The moonlight guides us silently along the cul-de-sac. Hanging branches wrap the road in a nightly shroud. The headlights are dark, as we creep along in first gear, steady and silent like thieves in the night.
The Victorian house is the darkest on the road, most of the bulbs had burned out and never been replaced. One could be forgiven for thinking it was abandoned; the abundant flora of the overgrown garden dances with the wind in dark silhouettes.
Some of the windows are boarded over with plywood and rusted nails; a temporary fix which had become a long-term feature, and a testament to one of many fights to which this house had borne witness.
We pull up to the house, gingerly lifting the handbrake and stepping out of the car. I hold the door handle up and gently push the door closed, so as to avoid that unmistakable cracking sound of a car door closing.
Tentative footsteps lead us up the garden path, through the broken wooden gate and to the back door. With a gloved hand, my brother reaches through the plywood board which covers the space where a window had once been, and opens the door from the inside.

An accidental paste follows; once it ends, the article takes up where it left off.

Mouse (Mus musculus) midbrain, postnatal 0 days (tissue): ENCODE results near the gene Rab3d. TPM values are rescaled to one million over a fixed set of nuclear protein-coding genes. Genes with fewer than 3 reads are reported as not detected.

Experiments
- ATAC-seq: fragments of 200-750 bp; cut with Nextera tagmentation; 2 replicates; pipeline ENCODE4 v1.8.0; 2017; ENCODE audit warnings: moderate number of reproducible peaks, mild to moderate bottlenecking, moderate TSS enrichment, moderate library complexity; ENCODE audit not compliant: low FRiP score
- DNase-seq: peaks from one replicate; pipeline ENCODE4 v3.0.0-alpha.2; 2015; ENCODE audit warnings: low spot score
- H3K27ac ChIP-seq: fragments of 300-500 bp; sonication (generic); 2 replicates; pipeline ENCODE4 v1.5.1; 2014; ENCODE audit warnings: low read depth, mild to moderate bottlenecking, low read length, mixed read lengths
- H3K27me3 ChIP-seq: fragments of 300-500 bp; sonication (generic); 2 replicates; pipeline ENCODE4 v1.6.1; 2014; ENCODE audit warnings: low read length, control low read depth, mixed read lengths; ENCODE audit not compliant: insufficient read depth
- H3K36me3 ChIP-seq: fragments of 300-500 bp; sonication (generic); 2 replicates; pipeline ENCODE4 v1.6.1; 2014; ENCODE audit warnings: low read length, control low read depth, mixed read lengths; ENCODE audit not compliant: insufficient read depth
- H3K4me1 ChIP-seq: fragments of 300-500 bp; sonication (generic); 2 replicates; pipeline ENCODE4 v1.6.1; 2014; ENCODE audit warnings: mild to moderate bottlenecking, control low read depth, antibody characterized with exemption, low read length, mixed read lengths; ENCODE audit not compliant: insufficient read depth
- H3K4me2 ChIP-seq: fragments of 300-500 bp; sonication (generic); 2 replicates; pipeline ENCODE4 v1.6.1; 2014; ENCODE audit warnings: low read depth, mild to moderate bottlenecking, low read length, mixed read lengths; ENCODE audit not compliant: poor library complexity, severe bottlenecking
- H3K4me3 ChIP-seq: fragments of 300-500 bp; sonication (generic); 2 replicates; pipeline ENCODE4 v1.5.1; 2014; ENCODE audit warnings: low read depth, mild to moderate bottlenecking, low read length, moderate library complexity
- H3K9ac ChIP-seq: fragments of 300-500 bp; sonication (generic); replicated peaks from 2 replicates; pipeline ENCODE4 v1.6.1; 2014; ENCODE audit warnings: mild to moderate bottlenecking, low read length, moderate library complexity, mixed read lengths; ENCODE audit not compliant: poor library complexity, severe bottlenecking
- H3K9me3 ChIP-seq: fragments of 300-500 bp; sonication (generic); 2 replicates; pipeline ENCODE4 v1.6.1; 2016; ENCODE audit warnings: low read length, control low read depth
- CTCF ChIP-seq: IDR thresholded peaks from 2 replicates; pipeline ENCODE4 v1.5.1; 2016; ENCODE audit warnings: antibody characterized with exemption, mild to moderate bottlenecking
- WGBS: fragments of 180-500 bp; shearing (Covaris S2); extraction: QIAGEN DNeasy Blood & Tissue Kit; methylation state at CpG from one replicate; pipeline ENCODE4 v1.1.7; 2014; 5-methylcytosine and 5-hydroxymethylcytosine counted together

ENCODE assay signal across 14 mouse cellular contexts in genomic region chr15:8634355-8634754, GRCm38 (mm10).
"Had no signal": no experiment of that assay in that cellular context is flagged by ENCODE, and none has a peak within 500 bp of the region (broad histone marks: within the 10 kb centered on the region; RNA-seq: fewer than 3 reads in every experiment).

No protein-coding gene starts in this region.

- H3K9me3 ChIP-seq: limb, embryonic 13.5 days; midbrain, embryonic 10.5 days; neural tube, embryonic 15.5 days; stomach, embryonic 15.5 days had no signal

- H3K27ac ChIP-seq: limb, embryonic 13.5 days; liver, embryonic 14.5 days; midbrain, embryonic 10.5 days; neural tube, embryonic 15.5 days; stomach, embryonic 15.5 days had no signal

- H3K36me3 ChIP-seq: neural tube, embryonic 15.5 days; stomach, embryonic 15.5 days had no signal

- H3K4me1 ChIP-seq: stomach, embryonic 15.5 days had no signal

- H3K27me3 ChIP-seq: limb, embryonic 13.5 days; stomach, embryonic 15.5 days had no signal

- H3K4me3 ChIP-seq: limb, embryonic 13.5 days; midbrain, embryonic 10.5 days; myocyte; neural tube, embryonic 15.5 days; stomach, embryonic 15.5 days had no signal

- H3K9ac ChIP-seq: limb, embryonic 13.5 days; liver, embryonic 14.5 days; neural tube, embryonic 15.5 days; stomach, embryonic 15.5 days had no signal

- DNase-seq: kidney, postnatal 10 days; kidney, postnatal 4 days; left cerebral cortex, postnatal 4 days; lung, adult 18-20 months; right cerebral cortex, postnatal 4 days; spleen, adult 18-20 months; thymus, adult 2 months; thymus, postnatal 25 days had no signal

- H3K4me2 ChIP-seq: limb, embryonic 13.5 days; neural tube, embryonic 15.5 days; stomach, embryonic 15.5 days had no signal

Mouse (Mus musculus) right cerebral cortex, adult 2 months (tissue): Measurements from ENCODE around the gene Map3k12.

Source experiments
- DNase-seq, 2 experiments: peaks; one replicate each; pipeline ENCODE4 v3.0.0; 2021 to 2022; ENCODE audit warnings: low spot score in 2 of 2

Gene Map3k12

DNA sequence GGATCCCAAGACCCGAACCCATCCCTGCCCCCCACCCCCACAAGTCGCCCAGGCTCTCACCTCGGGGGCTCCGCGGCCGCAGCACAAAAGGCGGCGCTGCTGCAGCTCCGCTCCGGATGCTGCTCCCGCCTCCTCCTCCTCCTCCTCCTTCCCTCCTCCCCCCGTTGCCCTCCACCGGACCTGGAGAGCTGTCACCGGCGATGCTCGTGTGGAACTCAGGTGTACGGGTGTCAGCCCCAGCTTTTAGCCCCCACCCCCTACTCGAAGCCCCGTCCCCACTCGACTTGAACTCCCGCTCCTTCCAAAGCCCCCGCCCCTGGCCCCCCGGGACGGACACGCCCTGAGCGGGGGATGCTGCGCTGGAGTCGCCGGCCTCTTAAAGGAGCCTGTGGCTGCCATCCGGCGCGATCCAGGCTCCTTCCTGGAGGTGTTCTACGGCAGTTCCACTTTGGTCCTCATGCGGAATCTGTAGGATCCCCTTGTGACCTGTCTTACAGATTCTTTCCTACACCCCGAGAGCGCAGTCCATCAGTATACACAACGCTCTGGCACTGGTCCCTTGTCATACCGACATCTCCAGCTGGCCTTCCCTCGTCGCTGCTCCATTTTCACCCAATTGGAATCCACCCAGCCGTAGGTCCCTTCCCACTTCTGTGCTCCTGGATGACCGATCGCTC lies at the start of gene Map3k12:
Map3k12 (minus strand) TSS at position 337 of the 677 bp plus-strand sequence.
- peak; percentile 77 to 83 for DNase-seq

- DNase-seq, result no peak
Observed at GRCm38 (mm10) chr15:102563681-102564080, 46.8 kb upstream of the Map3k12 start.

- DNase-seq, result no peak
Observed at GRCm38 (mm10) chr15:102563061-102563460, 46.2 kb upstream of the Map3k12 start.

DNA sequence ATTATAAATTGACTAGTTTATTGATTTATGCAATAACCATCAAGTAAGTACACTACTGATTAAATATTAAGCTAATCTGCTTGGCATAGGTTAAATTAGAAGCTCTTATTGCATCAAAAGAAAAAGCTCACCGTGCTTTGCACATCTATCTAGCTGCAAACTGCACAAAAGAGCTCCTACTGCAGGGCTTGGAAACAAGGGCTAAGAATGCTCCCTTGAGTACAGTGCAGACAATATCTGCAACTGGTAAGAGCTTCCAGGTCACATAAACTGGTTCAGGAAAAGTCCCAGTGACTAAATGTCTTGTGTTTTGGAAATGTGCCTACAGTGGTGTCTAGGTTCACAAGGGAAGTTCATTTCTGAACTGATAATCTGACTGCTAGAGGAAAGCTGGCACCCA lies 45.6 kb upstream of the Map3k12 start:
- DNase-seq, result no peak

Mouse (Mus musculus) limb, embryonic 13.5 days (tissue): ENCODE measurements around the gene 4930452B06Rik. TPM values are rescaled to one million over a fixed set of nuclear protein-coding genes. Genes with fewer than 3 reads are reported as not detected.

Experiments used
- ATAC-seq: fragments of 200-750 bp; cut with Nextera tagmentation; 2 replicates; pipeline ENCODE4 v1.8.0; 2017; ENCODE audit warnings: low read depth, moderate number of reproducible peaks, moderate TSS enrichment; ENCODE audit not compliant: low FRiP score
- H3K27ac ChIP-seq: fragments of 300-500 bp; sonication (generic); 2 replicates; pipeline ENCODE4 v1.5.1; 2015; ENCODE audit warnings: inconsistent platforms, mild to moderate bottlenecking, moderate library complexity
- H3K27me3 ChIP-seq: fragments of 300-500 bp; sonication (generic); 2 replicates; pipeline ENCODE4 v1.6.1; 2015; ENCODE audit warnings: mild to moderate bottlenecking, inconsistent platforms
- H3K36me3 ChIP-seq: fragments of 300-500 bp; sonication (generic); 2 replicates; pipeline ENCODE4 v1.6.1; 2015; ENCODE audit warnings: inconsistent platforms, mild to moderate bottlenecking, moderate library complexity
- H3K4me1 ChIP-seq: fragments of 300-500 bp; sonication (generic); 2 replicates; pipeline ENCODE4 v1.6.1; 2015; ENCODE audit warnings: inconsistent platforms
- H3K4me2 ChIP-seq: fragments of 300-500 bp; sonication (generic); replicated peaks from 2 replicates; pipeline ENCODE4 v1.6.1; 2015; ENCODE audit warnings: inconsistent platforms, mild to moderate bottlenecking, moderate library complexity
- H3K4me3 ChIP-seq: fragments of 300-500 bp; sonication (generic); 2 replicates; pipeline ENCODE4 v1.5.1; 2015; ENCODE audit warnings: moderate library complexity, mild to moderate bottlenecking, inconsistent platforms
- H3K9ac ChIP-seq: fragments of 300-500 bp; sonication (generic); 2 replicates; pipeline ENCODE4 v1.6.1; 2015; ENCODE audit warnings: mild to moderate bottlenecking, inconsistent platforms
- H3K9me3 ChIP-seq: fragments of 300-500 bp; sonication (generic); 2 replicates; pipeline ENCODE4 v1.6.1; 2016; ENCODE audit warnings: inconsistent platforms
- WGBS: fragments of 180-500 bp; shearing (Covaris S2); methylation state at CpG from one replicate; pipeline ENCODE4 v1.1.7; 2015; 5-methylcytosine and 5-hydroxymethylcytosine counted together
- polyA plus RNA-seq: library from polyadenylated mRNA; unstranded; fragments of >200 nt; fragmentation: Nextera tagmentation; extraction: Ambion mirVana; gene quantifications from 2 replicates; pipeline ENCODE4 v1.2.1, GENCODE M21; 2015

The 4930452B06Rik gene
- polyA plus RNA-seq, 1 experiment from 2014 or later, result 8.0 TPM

The stale damp and dust of the house assault the olfactory senses immediately, stifling us with a pungent redolence from which long-dead memories burst from their graves, as real now as they had been then. In the darkness, we exchange glances. He is thinking the same thing as I am; how did we live here for so long?
We make our way through the house; the kitchen, with its dripping ceiling, the hall with its exposed wires and chipped glass door, the stairway, with its creaking wooden steps, scuffed and torn carpet, and rattling bannister. At the top of the stairs, a splintered wooden door hangs ajar; her bedroom.
In the darkness, we exchange one final look; a mutual reassurance, a mutual assertion that what we were about to do was necessary.